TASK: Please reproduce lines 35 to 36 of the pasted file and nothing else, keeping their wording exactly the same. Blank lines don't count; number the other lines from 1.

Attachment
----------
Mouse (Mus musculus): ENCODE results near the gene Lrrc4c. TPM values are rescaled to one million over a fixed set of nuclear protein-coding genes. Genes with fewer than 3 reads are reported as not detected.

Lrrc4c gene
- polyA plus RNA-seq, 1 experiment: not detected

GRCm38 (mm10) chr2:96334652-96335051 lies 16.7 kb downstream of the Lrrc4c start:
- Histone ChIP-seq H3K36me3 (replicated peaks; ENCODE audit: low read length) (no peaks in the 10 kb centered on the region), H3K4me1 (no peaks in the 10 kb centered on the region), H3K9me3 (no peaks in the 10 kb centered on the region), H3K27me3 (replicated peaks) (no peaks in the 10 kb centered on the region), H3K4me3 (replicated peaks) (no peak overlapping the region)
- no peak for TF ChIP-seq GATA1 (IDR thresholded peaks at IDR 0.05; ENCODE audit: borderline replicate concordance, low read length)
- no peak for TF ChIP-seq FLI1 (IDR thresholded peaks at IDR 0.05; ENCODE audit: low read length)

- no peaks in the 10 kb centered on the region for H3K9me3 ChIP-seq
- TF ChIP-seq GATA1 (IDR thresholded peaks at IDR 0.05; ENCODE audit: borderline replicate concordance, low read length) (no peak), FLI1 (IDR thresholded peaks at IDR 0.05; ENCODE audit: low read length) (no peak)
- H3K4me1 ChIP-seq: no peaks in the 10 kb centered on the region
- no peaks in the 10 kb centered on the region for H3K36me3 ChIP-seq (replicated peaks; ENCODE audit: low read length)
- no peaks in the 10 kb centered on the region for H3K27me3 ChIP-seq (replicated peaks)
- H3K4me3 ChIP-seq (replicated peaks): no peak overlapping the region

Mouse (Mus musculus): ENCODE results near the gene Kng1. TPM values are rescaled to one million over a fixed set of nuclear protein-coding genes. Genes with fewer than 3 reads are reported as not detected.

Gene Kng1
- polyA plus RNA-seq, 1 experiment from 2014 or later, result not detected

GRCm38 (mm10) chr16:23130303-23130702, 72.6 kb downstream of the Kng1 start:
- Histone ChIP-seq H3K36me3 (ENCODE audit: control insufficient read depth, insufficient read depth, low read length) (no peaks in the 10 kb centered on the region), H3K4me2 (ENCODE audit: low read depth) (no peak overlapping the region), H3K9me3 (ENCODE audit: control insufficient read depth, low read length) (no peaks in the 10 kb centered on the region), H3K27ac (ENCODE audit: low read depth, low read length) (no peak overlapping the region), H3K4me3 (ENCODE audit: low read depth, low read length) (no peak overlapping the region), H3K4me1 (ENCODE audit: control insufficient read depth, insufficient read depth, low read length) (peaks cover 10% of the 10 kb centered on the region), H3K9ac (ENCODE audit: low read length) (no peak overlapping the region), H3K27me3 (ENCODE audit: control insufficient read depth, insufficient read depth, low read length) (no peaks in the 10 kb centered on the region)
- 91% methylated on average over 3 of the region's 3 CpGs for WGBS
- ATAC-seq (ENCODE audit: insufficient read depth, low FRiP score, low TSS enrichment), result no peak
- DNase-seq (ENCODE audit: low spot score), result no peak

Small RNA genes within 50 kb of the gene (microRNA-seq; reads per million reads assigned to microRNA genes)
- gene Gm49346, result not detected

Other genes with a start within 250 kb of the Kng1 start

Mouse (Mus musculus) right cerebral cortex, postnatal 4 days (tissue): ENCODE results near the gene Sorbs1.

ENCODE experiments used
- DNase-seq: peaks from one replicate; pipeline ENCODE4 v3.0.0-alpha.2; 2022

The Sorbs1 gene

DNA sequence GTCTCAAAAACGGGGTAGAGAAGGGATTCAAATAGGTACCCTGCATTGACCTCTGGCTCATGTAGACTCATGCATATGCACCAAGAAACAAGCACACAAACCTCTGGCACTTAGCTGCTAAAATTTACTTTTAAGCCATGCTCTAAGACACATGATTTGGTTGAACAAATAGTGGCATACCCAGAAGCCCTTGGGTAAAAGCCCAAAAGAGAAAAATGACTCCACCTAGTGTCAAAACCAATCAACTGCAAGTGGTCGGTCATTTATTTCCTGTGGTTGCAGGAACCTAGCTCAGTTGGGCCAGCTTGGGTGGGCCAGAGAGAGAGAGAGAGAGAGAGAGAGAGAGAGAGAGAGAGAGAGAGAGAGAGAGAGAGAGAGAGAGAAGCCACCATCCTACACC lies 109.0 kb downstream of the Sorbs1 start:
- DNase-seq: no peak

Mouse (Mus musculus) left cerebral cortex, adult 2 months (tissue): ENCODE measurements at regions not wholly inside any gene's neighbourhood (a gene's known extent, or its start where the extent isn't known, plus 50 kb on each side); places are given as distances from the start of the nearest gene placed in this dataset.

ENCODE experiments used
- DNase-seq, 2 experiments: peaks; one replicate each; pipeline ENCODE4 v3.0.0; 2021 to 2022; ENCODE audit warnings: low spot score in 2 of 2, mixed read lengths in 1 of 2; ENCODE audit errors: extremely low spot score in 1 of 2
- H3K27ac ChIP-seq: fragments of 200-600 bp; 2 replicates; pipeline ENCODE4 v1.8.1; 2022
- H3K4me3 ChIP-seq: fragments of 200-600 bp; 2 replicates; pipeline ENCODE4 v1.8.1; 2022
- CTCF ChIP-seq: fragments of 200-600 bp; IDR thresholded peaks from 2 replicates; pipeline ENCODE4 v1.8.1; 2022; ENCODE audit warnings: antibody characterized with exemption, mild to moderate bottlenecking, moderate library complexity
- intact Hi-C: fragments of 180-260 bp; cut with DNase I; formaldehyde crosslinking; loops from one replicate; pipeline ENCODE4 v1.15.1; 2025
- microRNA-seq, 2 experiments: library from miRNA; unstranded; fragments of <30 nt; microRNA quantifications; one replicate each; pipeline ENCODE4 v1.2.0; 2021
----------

- H3K4me3 ChIP-seq: fragments of 200-600 bp; 2 replicates; pipeline ENCODE4 v1.8.1; 2022
- CTCF ChIP-seq: fragments of 200-600 bp; IDR thresholded peaks from 2 replicates; pipeline ENCODE4 v1.8.1; 2022; ENCODE audit warnings: antibody characterized with exemption, mild to moderate bottlenecking, moderate library complexity